Background: Cognitive and emotional sequellae are commonly observed in stroke patients and these symptoms often co-occur. Diagnosis can be difficult since symptoms of depression and executive dysfunction overlap. Objective: To study the longitudinal relationship between depressive symptoms and executive dysfunction in stroke patients. Methods: The study comprises of 116 first-ever stroke patients who were followed-up for 2 years and who were assessed for emotional and cognitive sequellae after 1, 6, 12, and 24 months. Emotional disturbances were evaluated using the SCL-90 depression subscale. Executive functions were assessed using compound scores of a combination of the interference scores of the Stroop Colour Word Test and the Concept Shifting Test. Results: Twenty-five patients suffered from both depressive symptoms and executive dysfunction, 28 patients were depressed with no signs of executive dysfunction, and 13 patients showed executive dysfunction with no depressive symptoms. Patients with executive dysfunction had higher mean SCL-90D scores compared to patients with no executive dysfunction (30.9 (SD 11.7) versus 26.2 (SD 11.1, p=0.037). Depressive symptoms were predictive for executive dysfunction in a regression analysis corrected for age, sex, and diabetes mellitus but not after additional correction for pre-existent brain damage and other vascular risk factors. After 2 years 66.6 and 53.3% of patients with both depressive symptoms and executive dysfunction at baseline still had depressive symptoms and executive dysfunctions respectively and had worse prognostic outcome than patients with depressive symptoms or executive dysfunction alone. Conclusions: Symptoms of depression and executive dysfunction are highly prevalent in stroke patients and often co-occur. These patients are more at risk for poor stroke outcome, chronic depression, and cognitive deterioration.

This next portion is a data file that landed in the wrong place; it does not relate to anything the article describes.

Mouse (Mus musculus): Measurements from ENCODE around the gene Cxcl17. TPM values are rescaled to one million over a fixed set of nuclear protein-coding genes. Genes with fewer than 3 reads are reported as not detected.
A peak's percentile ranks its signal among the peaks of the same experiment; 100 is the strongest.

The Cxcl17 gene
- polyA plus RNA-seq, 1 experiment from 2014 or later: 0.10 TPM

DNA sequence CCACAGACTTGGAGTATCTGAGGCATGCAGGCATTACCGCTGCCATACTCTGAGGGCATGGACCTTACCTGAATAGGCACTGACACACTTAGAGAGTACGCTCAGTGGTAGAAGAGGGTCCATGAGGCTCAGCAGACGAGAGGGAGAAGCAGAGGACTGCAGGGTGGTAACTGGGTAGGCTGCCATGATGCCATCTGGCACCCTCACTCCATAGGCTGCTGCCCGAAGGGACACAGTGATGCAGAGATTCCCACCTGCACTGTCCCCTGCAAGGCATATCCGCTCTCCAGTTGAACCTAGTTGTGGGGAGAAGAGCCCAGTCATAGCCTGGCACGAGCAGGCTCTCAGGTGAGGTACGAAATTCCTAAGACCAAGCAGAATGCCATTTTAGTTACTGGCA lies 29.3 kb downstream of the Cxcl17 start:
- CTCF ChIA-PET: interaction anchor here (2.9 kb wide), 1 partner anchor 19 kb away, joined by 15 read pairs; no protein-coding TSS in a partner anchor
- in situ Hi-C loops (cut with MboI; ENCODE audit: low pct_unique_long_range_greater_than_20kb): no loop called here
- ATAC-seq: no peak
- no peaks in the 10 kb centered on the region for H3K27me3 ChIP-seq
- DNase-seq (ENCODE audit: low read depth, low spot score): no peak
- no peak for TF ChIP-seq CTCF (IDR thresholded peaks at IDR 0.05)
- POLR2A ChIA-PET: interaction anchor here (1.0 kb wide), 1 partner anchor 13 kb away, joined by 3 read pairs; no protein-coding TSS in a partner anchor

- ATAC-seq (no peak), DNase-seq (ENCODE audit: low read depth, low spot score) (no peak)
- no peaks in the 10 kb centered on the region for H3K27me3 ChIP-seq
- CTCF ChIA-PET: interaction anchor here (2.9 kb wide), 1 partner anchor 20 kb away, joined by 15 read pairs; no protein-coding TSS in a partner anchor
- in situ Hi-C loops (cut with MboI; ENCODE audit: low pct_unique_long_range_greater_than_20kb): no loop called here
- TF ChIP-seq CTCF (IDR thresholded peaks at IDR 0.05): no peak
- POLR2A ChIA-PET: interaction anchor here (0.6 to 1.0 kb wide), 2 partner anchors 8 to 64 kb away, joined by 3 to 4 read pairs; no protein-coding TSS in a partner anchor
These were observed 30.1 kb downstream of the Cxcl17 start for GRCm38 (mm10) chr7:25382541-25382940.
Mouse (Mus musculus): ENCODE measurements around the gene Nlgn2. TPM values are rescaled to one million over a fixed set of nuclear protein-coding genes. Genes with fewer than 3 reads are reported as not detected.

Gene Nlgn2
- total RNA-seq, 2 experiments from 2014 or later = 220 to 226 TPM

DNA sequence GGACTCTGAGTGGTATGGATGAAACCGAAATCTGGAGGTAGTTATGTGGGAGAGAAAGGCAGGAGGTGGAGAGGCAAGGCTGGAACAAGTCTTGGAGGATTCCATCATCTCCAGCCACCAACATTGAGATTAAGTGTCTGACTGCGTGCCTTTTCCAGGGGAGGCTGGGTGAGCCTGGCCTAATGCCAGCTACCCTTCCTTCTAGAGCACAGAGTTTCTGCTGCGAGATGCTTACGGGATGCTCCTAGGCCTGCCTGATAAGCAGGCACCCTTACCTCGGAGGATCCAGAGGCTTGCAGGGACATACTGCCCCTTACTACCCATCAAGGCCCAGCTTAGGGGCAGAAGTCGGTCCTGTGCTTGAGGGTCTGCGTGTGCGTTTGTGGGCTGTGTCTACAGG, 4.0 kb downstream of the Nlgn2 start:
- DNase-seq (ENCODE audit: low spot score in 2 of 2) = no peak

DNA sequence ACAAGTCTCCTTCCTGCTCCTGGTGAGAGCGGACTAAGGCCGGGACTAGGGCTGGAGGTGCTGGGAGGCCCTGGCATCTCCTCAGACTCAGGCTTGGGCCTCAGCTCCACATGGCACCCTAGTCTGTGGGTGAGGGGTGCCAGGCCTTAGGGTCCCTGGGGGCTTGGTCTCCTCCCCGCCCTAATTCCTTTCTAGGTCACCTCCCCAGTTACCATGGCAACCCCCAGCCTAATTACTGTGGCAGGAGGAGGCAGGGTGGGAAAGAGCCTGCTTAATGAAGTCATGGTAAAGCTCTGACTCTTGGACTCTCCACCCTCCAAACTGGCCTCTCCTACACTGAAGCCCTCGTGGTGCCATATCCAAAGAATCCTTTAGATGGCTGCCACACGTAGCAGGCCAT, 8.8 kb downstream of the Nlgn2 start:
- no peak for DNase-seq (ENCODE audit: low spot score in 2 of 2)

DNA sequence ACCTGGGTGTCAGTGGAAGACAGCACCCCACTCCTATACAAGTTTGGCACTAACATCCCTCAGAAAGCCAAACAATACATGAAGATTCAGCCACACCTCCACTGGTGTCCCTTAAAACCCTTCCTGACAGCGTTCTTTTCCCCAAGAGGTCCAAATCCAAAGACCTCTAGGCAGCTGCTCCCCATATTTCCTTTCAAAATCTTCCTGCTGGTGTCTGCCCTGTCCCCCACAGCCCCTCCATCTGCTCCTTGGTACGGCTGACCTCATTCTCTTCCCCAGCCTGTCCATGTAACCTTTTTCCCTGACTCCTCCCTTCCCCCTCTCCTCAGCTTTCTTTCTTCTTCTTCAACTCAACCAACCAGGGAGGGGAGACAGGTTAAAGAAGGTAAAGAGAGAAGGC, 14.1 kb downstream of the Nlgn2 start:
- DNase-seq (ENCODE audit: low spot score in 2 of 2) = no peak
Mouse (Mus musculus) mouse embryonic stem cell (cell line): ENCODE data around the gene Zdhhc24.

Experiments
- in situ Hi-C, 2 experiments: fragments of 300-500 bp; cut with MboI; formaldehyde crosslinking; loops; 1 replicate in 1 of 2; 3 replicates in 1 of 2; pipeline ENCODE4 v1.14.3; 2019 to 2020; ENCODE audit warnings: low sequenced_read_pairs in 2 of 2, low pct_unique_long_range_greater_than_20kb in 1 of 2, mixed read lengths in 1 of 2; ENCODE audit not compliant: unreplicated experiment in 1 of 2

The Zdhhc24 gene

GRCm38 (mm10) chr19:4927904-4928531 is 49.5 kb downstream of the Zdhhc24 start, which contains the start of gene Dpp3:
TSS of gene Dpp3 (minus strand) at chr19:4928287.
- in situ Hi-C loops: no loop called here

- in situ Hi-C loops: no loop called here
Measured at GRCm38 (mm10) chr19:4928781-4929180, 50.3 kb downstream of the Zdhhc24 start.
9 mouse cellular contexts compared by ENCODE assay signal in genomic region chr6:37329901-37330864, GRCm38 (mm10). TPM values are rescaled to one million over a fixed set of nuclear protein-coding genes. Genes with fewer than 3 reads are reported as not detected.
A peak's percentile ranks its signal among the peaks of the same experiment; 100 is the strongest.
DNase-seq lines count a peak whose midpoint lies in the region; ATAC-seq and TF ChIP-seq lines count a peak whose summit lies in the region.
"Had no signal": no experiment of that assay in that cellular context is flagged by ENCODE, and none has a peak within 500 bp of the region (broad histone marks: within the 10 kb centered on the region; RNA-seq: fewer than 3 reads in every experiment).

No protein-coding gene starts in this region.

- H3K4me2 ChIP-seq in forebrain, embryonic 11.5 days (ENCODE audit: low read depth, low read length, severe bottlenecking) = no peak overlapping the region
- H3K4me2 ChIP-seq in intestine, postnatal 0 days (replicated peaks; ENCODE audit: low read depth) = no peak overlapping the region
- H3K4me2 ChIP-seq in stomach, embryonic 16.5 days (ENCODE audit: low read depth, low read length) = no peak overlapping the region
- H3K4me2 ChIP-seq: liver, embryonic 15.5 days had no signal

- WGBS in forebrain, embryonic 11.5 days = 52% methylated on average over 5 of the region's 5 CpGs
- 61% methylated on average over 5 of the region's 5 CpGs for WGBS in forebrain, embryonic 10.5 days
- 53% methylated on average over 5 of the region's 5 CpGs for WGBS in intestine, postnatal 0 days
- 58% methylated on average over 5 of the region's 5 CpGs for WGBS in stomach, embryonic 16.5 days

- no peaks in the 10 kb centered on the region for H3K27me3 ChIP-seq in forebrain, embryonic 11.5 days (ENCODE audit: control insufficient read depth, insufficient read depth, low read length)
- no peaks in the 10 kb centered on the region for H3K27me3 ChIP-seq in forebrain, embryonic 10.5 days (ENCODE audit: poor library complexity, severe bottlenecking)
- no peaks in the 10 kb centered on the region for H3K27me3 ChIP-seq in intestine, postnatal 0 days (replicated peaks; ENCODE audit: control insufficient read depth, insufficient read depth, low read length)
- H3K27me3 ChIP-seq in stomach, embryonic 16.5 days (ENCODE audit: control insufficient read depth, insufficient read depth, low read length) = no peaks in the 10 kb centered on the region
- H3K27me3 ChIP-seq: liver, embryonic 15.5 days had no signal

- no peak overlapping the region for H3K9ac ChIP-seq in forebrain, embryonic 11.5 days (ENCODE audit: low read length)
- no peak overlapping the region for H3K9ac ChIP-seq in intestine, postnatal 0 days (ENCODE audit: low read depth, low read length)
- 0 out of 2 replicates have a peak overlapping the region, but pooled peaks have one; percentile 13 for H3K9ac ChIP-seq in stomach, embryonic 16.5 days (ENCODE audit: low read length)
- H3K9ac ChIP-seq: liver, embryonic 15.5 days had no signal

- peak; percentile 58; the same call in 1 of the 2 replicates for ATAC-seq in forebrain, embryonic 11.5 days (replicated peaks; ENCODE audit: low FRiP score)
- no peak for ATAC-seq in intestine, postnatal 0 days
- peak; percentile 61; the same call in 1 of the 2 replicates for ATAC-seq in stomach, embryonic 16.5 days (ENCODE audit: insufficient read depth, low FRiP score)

- executive dysfunction